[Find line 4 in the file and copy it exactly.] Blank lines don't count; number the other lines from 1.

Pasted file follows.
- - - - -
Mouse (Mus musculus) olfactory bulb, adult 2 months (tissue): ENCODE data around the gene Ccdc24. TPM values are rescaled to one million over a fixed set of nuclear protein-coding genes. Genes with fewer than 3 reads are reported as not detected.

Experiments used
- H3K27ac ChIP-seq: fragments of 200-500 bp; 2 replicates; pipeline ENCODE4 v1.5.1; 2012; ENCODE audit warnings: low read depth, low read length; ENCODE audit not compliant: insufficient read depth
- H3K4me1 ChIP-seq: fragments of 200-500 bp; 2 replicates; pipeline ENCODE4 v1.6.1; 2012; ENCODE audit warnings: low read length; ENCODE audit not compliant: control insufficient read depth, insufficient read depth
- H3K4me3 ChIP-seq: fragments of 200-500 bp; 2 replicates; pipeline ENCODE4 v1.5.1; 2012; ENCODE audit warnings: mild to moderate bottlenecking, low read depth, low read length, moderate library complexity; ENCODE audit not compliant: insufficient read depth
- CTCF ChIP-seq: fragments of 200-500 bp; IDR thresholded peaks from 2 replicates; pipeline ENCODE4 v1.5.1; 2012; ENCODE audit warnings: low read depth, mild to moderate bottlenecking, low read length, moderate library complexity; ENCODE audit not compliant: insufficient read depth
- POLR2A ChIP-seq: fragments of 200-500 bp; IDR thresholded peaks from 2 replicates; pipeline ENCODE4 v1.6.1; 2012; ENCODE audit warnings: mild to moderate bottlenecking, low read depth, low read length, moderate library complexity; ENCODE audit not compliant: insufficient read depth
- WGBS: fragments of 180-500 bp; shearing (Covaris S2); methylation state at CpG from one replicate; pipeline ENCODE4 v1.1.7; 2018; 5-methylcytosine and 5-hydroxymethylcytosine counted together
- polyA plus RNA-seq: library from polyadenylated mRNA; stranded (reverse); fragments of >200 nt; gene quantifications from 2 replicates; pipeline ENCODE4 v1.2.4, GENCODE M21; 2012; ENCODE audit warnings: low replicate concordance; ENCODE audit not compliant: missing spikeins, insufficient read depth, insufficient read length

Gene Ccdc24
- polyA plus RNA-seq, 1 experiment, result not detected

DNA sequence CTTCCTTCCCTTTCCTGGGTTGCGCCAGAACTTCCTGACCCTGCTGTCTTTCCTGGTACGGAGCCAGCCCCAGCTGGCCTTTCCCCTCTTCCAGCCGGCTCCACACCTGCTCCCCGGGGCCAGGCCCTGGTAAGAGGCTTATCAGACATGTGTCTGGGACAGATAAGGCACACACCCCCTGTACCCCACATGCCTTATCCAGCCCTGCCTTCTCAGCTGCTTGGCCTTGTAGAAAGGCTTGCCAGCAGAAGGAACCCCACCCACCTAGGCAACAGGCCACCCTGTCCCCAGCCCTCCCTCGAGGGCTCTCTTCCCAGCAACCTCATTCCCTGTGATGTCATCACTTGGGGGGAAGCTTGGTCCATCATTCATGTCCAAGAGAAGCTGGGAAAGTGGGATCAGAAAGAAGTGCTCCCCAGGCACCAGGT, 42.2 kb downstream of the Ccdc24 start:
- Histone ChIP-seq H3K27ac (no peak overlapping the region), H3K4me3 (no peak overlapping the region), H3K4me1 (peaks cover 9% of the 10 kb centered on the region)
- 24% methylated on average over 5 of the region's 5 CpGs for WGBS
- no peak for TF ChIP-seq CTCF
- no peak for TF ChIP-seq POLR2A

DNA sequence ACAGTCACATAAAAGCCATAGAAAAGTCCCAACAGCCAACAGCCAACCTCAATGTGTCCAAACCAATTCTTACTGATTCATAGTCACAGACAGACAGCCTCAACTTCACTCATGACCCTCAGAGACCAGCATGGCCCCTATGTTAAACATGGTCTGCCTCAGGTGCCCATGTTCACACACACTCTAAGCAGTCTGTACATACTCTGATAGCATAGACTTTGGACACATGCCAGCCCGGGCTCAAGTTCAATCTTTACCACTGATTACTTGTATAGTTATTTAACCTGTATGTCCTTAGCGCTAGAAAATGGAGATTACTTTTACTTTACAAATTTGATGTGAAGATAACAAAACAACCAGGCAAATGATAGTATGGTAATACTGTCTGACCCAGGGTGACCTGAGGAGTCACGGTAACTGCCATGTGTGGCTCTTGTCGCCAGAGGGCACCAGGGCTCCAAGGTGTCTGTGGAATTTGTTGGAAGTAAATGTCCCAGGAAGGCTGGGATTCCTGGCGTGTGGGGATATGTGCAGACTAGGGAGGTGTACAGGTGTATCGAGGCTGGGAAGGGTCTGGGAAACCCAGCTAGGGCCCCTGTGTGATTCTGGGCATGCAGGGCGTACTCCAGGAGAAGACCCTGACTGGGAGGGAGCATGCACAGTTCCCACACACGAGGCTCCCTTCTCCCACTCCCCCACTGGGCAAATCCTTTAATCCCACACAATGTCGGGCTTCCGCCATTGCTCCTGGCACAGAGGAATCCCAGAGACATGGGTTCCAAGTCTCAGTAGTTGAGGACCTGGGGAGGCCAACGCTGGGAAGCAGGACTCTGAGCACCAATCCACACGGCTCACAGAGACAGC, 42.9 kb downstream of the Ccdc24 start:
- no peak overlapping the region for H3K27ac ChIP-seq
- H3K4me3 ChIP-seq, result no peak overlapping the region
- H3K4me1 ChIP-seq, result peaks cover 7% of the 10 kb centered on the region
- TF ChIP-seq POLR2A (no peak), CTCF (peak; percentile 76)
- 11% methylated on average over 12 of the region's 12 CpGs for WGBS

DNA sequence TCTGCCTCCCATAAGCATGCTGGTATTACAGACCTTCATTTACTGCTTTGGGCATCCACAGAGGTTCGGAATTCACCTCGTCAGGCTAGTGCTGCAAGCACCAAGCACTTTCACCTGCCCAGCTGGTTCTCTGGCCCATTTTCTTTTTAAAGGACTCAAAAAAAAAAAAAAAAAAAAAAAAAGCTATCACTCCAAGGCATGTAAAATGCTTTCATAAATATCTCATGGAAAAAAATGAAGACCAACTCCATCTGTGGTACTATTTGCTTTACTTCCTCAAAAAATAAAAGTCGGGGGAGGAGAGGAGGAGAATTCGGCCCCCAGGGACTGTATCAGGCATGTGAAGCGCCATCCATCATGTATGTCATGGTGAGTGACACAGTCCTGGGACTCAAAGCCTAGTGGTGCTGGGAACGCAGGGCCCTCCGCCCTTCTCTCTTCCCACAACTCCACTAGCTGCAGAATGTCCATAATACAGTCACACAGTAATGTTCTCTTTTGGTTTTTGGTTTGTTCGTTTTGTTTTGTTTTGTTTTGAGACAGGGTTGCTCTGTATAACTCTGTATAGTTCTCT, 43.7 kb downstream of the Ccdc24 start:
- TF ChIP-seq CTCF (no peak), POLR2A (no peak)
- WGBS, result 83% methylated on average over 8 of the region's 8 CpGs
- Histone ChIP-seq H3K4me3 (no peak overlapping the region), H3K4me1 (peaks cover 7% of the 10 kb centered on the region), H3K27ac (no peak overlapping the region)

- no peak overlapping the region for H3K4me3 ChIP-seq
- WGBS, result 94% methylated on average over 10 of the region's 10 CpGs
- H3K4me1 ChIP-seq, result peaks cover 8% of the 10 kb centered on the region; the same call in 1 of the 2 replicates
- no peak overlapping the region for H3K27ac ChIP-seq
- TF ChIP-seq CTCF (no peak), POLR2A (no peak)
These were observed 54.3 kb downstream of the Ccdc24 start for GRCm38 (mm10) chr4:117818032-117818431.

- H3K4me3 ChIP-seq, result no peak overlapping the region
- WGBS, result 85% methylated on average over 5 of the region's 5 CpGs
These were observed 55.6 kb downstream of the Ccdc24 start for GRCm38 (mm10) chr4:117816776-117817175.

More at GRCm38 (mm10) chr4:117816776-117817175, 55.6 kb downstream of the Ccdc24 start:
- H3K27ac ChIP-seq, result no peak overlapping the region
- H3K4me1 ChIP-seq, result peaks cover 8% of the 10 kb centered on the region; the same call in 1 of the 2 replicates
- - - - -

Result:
- H3K4me1 ChIP-seq: fragments of 200-500 bp; 2 replicates; pipeline ENCODE4 v1.6.1; 2012; ENCODE audit warnings: low read length; ENCODE audit not compliant: control insufficient read depth, insufficient read depth